Bear with me for a moment while I venture outside stateside baseball for a look at a marvelous moment in Korean pro ball. The always great Ben Badler of Baseball America brought this clip to my attention this past Wednesday, and you really gotta give this one a look. Outfielder Jun-Woo Jeon is the batter. His team is down two runs with a runner on first and one out in the bottom of the ninth. He recognizes the fat breaker, turns on it, and lifts it to left field. He thinks it’s gone and the game tied, so he flips his bat triumphantly and does one of those cool jogging finger points toward his dugout. It’s not gone. No, the ball dies at the track, and not long after, the opposition dies of laughter. This is why you never bat flip. #Scouting.Please, blog, may I have some more?
Almost exactly a year after Aroldis Chapman was pulled over and arrested for driving well over 90 MPH in Ohio, Yasiel Puig, Champan’s Cuban countryman, was arrested for essentially the same thing. Puig was pulled over early last week for reckless driving after being clocked at 97 MPH in 50 MPH zone. The incident came at the tail end of a short stint on the DL, and the 22-year-old’s promising start to 2013 appeared to be unraveling thanks to injury and matters off the field. But Puig was unfazed by the arrest, cracking a homer the very next day, and another a few days later. His line on the year is .311/.364/.639 with 9 XBH (5 HR) in 66 PA. Promotion to Triple-A Albuquerque should take place before long, and arrival in LA shortly after.Please, blog, may I have some more?
Archie Bradley | RHP, Diamondbacks | Born: 8/10/1992
It’s rare that a club just gives away a first round investment for pennies on the dollar, but that’s exactly what D’Backs did this past December with Trevor Bauer. Less than two years after drafting him 3rd overall, Arizona decided they didn’t like his attitude, they didn’t appreciate his stubbornness, and so they shipped him to Cleveland for Didi Gregorius and a couple toss-ins. Again, teams just don’t do this sort of trade — they don’t give a front-of-the-rotation prospect a $3.4 million signing bonus, and then cut him loose 18 months later for a defense-first shortstop simply because the kid wouldn’t listen. The Diamondbacks did, though. And they did so because they felt they had the organizational pitching depth to offset the loss. A major factor in that decision was the guy they drafted four picks after Bauer in the 2011 draft, a guy named Archie Bradley.Please, blog, may I have some more?
Welcome to the first official Deep Impact for this 2013 season. We went over some Overvalued and Undervalued choices to help with your off season tasks. Now that the year has begun, one could ask what our goal will be as this series moves forward. Well, foremost, this series exists to do the chit and do the chat with all things Deep League. That should have been obvious, or my title needs to be changed. But I don’t want to change it, I want to live in a world where Morgan Freeman is the President. And Leelee Sobieski is actually eating. And, well, Frodo is still Frodo, except instead of a ring, he’s keeping his chick safe from the tsunami horde and hopefully any type of sandwich shortage.Please, blog, may I have some more?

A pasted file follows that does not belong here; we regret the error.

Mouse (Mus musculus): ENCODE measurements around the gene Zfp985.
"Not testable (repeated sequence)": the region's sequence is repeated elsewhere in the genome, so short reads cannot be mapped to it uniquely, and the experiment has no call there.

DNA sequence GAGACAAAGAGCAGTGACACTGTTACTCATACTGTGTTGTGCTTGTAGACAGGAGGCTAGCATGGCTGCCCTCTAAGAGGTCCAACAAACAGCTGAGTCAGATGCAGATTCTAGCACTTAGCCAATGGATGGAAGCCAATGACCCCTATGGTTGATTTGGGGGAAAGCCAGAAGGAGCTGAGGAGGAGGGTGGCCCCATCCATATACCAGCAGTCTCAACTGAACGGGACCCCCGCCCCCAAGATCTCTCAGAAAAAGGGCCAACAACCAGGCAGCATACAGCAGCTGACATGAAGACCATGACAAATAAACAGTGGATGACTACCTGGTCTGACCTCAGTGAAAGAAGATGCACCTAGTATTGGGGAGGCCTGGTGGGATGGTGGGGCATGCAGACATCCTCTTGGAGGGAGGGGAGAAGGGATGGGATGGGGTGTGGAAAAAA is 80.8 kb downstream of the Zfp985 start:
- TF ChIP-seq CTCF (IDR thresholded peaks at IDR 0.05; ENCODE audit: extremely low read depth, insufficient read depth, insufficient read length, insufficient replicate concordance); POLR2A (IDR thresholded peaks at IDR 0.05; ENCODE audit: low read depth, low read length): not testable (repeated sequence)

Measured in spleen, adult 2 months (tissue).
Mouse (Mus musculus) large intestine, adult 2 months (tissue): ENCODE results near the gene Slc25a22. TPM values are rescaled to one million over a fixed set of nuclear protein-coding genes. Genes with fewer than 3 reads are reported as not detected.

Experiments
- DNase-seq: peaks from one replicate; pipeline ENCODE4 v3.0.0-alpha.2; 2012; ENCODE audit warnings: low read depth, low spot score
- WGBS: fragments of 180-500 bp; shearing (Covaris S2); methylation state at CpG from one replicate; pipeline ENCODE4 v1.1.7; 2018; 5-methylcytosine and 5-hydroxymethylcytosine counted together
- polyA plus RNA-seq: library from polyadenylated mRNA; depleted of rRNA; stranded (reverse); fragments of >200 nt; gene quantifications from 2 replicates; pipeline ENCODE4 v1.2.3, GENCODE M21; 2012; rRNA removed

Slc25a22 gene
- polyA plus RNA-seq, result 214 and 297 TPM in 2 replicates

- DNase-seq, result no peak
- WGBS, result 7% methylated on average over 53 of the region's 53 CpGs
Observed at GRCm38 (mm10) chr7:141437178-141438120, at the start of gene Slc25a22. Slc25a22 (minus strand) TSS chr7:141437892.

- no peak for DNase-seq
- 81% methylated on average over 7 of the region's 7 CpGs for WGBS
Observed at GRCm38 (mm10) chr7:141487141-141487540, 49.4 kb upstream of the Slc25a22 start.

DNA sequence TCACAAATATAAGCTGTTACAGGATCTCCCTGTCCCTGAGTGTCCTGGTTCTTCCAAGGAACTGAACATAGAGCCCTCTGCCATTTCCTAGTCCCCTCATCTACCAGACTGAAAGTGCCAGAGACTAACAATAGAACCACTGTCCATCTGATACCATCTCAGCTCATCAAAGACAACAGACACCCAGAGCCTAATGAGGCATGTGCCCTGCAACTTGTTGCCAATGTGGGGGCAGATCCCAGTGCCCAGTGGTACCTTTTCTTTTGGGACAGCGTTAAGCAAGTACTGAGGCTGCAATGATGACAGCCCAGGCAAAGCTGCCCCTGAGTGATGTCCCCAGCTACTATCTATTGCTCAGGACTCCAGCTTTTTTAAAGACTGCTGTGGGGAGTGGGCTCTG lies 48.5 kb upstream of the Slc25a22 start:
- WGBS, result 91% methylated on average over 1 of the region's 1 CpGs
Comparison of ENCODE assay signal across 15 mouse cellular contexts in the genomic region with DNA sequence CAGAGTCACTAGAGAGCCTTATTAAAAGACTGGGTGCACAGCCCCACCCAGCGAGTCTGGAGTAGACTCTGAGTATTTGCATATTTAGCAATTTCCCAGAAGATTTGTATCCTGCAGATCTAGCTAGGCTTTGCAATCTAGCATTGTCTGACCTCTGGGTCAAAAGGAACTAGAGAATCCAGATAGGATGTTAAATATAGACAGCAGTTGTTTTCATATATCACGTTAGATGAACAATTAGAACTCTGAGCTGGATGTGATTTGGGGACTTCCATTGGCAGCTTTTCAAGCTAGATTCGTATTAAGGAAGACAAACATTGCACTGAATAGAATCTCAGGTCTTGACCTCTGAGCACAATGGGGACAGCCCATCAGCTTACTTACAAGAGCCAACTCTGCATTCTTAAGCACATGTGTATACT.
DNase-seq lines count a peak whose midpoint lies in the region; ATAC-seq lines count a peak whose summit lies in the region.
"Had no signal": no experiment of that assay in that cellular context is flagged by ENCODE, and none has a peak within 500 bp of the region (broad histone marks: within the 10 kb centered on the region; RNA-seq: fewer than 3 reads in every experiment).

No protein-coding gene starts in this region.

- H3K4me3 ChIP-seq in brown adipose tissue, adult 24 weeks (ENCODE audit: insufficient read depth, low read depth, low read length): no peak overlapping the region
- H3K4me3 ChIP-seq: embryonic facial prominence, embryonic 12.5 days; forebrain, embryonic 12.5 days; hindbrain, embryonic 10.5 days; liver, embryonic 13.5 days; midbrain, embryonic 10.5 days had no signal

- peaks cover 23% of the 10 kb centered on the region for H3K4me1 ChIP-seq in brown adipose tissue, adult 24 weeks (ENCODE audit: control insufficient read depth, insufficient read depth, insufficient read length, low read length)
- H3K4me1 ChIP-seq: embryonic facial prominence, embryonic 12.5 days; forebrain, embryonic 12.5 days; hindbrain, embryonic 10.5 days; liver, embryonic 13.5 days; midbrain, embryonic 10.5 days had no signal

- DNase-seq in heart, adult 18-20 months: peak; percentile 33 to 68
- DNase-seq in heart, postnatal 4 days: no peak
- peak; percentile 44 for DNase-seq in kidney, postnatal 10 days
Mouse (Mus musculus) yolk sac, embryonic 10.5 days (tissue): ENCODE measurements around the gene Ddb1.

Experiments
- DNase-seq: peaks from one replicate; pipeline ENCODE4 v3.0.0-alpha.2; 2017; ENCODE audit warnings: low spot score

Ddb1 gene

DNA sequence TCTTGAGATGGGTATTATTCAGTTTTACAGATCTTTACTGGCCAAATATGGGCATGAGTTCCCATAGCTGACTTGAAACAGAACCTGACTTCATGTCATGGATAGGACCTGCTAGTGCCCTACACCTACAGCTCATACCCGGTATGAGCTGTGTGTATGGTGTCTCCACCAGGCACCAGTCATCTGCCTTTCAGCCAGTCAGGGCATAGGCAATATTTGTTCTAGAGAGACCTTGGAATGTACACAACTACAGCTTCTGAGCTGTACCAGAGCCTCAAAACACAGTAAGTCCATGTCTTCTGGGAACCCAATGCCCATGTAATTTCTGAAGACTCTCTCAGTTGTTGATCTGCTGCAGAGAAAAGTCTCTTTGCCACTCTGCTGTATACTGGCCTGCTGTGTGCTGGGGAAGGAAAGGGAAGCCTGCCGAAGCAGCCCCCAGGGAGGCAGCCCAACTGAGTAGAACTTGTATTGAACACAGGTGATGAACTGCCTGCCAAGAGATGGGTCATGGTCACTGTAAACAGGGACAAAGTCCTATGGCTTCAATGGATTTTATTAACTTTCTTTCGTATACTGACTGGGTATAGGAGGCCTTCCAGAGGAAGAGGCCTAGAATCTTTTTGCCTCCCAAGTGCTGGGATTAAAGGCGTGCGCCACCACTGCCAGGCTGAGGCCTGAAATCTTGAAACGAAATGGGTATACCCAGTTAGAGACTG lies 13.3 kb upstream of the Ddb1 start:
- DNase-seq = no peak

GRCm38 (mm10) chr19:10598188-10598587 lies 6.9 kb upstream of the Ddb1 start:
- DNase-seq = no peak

Organizational Talent Rankings via Baseball America
2012 (5) | 2011 (23) | 2010 (28) | 2009 (26) | 2008 (20)
2012 Affiliate Records
MLB: [81-81] NL West
AAA: [81-63] Pacific Coast League – Reno
AA: [69-71] Southern League – Mobile
A+: [64-76] California League – Visalia
A: [67-73] Midwest League – South Bend
A(ss): [36-40] Northwest League — Yakima (Hillsboro beginning 2013)
Patrick Corbin (LHP); Bryan Shaw (RHP)
The Run Down
The Diamondbacks entered the off-season with one of the most impressive collections of 25-and-under talent in the game. With the departures of Justin Upton and Trevor Bauer, however, that youthful core took a major hit in the high-impact department. One of Arizona’s motives in those trades was adding low-risk depth, and in that regard, they did quite well — Didi Gregorious and Nick Ahmed are premium defenders up the middle, Zeke Spruill is a safe bet to max out his potential, and Brandon Drury is a 1B with upside. Unfortunately for us, though, these changes make the D’Backs organization a tad less exciting for fantasy purposes. But that doesn’t mean this system is void of fantasy intrigue. There’s actually plenty of immediate-impact potential here with guys like Tyler Skaggs and Adam Eaton. There’s long-term excitement, too, with prospects like Archie Bradley and Stryker Trahan.
Last Wednesday, I joined Rudy and Nick for the Razzball Baseball Podcast. On the show, we counted down my top 15 prospects, but truth be told, I was fully prepared to discuss my top 20. So, with the MiLB season winding down and all, I thought now would be a good opportunity to put the entire list out there in written form. This is a preliminary ranking — I’ll roll out more official and specific ranks during the off-season, once the dust has settled and I’ve had a chance to gather more intel. Please keep in mind that this list is limited to prospects still in the minors prior to September 1st call-ups. Also, in the interest of not being too farsighted, I included only guys who’ll be making their impacts within the next year or two (which is certainly a matter up for debate). Anyway, my top 20:
1. Jurickson Profar, SS, Rangers – Current Level: MLB Age: 19 – Five-tool shortstop projects to go 20/20 annually, and he’s certainly gifted enough to do more.Please, blog, may I have some more?
I spend most of my time here focusing on prospects who’re nearing their big league debuts. Today, though, I’m gonna be discussing some guys a little further out. In these rankings, talent trumps all – although, I broke that rule a few times based on lack of experience (see Bundy, Sano, Starling).Please, blog, may I have some more?